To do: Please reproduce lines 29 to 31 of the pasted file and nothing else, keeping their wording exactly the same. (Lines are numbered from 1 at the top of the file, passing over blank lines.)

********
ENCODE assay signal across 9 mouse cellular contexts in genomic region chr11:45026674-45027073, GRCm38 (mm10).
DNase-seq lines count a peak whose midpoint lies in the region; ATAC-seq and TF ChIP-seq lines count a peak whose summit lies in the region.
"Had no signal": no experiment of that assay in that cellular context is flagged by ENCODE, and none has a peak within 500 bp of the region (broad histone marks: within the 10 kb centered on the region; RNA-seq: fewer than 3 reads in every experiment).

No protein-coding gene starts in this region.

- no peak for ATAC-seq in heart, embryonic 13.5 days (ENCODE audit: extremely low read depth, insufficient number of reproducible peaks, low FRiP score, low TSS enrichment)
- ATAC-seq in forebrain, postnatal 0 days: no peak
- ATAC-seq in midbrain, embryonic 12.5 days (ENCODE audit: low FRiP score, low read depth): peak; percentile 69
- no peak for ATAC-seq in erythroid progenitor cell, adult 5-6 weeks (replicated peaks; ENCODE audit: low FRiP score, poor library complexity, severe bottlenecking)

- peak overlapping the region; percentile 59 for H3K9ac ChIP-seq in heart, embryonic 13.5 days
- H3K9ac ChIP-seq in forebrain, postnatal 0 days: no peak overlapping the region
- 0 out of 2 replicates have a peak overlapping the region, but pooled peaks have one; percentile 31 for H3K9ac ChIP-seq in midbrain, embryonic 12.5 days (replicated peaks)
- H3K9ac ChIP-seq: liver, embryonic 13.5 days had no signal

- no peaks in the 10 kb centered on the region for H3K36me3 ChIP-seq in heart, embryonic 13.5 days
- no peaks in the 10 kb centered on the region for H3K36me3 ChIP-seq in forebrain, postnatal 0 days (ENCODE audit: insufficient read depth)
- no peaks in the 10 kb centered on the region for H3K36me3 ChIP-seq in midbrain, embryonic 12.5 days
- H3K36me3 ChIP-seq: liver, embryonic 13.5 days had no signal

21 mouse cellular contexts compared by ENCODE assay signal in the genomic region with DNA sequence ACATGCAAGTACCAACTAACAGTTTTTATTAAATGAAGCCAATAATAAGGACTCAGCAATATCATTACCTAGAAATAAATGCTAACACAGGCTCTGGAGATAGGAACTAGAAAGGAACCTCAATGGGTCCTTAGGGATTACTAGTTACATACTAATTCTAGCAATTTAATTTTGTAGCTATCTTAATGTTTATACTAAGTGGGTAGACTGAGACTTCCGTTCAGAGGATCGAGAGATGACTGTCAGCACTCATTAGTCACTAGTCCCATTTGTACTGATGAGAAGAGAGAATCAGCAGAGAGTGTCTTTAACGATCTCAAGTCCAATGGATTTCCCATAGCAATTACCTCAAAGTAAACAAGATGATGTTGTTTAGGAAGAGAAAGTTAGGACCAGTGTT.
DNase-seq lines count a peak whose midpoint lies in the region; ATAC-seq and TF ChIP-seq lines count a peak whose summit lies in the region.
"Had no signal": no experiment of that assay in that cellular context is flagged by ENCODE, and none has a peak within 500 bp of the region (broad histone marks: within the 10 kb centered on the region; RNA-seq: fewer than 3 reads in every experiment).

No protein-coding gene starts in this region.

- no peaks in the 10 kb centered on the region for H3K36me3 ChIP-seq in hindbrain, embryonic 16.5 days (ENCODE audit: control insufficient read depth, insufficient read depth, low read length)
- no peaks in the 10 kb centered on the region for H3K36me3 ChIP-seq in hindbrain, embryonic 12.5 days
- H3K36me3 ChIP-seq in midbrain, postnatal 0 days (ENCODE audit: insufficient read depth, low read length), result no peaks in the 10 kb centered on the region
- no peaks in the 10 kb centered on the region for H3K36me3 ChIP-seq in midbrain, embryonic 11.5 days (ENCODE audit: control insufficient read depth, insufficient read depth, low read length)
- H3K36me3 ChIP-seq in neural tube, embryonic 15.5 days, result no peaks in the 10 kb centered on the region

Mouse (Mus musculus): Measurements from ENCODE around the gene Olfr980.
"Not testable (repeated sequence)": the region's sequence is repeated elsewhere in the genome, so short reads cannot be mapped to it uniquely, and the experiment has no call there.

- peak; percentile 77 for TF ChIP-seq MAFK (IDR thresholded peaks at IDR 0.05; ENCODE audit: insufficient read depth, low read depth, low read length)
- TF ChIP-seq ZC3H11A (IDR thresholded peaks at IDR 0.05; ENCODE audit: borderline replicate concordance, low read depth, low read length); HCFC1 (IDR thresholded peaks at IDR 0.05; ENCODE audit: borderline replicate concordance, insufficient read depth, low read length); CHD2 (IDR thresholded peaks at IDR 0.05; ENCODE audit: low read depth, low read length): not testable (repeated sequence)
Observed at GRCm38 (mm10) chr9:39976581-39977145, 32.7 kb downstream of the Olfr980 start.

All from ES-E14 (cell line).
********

- TF ChIP-seq ZC3H11A (IDR thresholded peaks at IDR 0.05; ENCODE audit: borderline replicate concordance, low read depth, low read length); HCFC1 (IDR thresholded peaks at IDR 0.05; ENCODE audit: borderline replicate concordance, insufficient read depth, low read length); CHD2 (IDR thresholded peaks at IDR 0.05; ENCODE audit: low read depth, low read length): not testable (repeated sequence)
Observed at GRCm38 (mm10) chr9:39976581-39977145, 32.7 kb downstream of the Olfr980 start.

All from ES-E14 (cell line).